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26 A Guide for Assessing Community Emergency Response Needs and Capabilities for Hazardous Materials Releases information, contact information for updates, the container or packaging used, etc., although this information is not needed for the methodology used in this Guide. If the assessment tool is used, any scenarios identified with this step will be carried through all the subsequent steps. This tool can be updated easily. The framework in Step 7 is called the hazardous materials portfolio. Each row in the portfolio identifies a potential hazard in the region that requires consideration in your emergency response planning. Facilities (Fixed Sources) When collecting data on specific facilities containing hazmat, consider the types of businesses listed in Table 12. Also consider abandoned facilities that may still contain sufficient quantities of hazmat to be a concern. A community may have many other types of fixed-location hazmat, such as dry cleaners and gas stations, among others. Knowing the specific location of each of these facilities is not as important as knowing that they are commonly found in the community. However, it is difficult to aggregate all hazmat locations of a certain type, because the potential consequences from and the response time to an incident are tied directly to the actual geographic location. Step 8 Add new rows to the hazardous materials portfolio for each material stored at each facility in your jurisdiction. When adding hazards to Table 11 for materials at fixed location sources, the "Shipments per Month" column would be left blank. If the hazardous material were only present occasionally, a percentage of the time during the year the material might be present could be placed in a "Shipments per Year" column. Transportation Corridors (Mobile Sources) When considering transportation routes, the best information would be from a recent local commodity flow survey, particularly for highway transportation. If no such survey has been done, planning organizations should consider resources available to them and consider com- missioning such a study. If an interstate highway falls in the jurisdiction of the LEPC, the infor- mation obtained from companies will probably have to be supplemented by such a survey because a large number of placarded vehicles would traverse the region without ever stopping. The number and quantity of material shipped across the region would be unknown without the survey. Table 12. Facilities that may contain hazardous materials. Industrial Facilities Select Retailers Chemical plants Agricultural Refineries Swimming pool suppliers Petroleum and natural gas tank farms Home supply stores Drinking water plants Dry cleaners Wastewater treatment plants Nuclear facilities Waste disposal and treatment facilities Refrigeration plants (ammonia) Hospitals and academic/government facilities Storage facilities/distribution centers/warehouses/tank farms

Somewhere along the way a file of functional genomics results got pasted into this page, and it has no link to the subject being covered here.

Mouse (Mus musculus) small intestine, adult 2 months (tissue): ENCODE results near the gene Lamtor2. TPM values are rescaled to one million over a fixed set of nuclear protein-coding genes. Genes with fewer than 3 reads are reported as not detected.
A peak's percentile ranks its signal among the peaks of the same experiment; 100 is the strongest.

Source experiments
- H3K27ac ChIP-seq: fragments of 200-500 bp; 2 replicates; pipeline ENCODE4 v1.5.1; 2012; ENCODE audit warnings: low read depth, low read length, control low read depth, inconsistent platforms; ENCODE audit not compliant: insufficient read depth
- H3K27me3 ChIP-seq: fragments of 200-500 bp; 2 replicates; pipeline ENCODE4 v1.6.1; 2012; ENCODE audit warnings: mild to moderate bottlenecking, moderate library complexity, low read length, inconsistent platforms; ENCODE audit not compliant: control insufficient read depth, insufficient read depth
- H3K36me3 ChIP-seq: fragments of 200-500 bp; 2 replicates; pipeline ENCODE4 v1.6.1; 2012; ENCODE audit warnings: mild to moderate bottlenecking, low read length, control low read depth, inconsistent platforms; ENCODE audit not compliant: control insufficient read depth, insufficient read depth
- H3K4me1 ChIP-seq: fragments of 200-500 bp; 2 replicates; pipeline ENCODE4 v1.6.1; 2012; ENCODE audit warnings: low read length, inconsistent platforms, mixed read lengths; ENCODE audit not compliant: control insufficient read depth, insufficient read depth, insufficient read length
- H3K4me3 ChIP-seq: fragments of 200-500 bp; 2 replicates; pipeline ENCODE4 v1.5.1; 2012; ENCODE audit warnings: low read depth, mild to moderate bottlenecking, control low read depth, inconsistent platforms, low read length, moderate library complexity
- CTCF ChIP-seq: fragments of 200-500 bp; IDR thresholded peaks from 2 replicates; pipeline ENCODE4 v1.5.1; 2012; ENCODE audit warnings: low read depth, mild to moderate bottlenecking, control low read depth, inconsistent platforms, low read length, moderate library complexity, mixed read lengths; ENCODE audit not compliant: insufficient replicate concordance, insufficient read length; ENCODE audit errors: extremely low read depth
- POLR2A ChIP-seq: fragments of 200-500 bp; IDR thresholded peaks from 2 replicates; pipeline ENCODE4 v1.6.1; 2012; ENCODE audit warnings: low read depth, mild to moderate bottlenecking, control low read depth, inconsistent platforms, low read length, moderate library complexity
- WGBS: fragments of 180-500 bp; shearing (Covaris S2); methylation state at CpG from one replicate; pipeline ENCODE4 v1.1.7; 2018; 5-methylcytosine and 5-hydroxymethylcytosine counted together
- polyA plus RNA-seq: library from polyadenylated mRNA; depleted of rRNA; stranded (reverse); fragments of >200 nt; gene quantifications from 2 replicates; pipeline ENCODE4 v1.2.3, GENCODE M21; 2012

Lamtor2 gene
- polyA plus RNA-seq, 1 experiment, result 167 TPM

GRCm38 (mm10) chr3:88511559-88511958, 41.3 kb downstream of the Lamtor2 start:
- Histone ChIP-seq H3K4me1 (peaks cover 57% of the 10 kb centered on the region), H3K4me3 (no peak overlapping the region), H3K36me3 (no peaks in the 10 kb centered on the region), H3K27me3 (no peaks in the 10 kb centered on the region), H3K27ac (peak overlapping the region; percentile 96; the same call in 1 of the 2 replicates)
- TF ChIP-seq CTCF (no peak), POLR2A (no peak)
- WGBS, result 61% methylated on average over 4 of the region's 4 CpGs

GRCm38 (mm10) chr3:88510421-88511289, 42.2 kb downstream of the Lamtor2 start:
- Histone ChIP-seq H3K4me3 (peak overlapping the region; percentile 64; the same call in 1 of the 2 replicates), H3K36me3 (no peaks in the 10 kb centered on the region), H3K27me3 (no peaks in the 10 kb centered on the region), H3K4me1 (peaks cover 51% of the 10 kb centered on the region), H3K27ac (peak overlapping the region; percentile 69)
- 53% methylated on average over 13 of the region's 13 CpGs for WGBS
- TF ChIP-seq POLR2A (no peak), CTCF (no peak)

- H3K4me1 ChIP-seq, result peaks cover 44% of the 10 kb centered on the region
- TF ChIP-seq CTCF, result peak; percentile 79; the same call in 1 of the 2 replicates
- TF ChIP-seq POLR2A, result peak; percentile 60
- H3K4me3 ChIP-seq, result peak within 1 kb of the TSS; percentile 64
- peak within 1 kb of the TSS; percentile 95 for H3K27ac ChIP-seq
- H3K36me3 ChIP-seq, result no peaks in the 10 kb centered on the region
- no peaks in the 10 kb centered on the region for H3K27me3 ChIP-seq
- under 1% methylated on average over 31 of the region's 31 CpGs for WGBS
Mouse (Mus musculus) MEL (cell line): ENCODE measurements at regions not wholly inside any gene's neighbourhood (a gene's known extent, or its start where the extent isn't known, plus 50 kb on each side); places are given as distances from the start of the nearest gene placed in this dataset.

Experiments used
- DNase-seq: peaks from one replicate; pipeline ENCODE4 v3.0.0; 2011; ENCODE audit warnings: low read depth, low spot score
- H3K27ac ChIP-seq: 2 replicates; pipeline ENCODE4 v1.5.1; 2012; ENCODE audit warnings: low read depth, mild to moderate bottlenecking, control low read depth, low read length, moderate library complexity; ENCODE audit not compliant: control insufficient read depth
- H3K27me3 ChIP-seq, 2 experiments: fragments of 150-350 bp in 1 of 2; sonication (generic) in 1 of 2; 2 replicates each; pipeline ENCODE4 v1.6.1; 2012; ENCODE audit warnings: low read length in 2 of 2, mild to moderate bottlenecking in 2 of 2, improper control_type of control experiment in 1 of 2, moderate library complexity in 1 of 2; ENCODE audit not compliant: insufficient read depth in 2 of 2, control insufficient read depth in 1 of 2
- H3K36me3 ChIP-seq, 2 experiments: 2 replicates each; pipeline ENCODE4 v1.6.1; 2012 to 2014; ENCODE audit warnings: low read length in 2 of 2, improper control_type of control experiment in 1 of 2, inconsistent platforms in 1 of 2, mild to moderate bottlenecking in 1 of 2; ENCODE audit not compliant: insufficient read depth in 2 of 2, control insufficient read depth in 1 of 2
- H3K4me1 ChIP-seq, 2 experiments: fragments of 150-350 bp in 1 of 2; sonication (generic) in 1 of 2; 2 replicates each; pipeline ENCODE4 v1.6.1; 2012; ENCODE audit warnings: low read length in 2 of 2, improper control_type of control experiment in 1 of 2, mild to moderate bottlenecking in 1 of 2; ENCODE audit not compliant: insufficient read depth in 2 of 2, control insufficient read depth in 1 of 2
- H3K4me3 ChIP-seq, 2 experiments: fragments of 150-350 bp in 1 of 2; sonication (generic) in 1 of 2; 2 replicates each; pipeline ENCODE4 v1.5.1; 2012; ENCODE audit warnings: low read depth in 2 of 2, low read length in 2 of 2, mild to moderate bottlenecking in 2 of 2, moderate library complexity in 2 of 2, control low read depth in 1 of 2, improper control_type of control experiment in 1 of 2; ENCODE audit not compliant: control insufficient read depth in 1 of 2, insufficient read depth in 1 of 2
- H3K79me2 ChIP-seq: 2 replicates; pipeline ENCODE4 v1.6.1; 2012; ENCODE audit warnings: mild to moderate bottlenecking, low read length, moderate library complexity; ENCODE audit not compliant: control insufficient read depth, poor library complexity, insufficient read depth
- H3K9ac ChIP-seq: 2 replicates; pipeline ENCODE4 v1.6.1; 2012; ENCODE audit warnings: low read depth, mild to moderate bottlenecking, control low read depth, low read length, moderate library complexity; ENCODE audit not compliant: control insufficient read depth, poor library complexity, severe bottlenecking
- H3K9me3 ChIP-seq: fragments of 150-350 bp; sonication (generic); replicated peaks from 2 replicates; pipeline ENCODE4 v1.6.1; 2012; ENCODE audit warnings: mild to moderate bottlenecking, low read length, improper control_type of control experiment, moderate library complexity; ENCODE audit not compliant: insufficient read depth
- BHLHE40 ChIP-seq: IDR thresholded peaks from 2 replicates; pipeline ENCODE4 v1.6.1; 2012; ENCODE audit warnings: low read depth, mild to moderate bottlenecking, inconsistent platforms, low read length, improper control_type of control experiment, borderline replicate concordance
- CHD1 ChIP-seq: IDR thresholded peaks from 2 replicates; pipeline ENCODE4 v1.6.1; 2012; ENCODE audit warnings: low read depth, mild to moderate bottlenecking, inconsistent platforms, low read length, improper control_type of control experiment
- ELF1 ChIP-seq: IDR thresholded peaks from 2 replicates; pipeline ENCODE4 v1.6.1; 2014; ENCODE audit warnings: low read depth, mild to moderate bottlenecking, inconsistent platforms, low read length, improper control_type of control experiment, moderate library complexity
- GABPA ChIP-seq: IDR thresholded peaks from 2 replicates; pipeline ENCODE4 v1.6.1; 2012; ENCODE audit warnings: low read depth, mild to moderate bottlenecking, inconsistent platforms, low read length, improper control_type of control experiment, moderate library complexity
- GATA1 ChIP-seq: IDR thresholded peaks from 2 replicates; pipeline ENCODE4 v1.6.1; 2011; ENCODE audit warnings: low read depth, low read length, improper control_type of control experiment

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Identifying Hazardous Materials in Your Jurisdiction 27 As mentioned earlier, guidance for conducting local commodity flow surveys was prepared under HMCRP Project 01 (Texas A&M University 2010). While most jurisdictions focus on highway and rail transportation--with information on the top hazmat shipped by rail obtained directly from the railroads--it is important to consider other modes as well. Marine transportation of haz- mat can be significant in some areas. Generally, one barge equals approximately 46 rail tank cars, which equals about 144 truck cargo tanks. Pipelines carry hazardous liquids or natural gas and are distributed throughout the country. Pipeline companies or U.S.DOT's Office of Pipeline Safety are good sources of information for response planning. For specific hazards, such as shipments of Highway Route-Controlled Quantities (HRCQ) of radioactive materials, in addition to providing assistance at the technical level when the incident occurs, the national-level agencies provide specialized training and equipment to assist local emergency response organizations, especially at the planning and assessment levels. For HRCQ shipments, a state's governor is notified 24 hours prior to the shipment so state agencies are aware of the shipments and their routes. This notification alerts the SERCs of their presence in the state. The state may choose to notify local emergency responders and place them on alert as well. This negates the need to discover such infrequent shipments using commodity flow surveys. You should also consider fixed locations where hazmat may temporarily be found during their movement from origin to destination. At these locations, the material would remain contained inside the vehicle used to transport it--distinguishing these locations from the fixed locations discussed earlier. These locations include intermodal transfer facilities, rail yards, airports, ports, docks, truck terminals, and major truck stops, as well as rest areas that trucks commonly use. Step 9 Add new rows to the hazardous materials portfolio for each material transported along each transportation corridor in your jurisdiction. For these rows, add information on the typical quantity of hazmat in a package, the estimated number of packages transported per year, and the length of the transport link. Remember to include all modes of transportation. For pipelines, use total length, commodities being transported, diameter, and operating conditions (e.g., temperature and pressure). Initially, you might address the hazmat that are most prevalent in the area or region. Subsequent assessments might address additional hazmat, gradually making the assessment more comprehensive.